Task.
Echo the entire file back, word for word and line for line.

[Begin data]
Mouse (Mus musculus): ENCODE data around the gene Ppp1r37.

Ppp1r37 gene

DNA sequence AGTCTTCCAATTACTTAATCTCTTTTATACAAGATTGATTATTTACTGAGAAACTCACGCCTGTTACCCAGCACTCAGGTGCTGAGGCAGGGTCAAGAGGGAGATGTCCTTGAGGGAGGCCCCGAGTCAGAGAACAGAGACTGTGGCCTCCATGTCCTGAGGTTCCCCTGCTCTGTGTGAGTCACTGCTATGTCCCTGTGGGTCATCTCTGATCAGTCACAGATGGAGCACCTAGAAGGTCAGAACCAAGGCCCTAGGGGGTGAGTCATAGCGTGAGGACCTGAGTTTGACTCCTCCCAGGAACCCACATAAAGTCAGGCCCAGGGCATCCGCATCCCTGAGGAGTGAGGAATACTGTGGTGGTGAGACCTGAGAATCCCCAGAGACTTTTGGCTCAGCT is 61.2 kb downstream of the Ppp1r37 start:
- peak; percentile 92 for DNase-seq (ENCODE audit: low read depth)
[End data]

Mouse (Mus musculus): ENCODE data around the gene Ppp1r37.

Ppp1r37 gene

DNA sequence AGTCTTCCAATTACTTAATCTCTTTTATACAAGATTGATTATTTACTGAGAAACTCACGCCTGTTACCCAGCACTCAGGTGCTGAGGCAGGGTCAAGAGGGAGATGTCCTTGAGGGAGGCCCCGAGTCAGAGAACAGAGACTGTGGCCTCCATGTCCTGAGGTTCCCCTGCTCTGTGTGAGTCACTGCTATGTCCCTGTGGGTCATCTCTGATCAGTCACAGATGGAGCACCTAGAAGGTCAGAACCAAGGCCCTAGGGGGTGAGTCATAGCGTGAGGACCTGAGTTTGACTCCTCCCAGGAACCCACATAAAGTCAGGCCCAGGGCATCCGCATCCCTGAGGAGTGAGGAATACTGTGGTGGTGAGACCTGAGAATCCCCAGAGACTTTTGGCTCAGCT is 61.2 kb downstream of the Ppp1r37 start:
- peak; percentile 92 for DNase-seq (ENCODE audit: low read depth)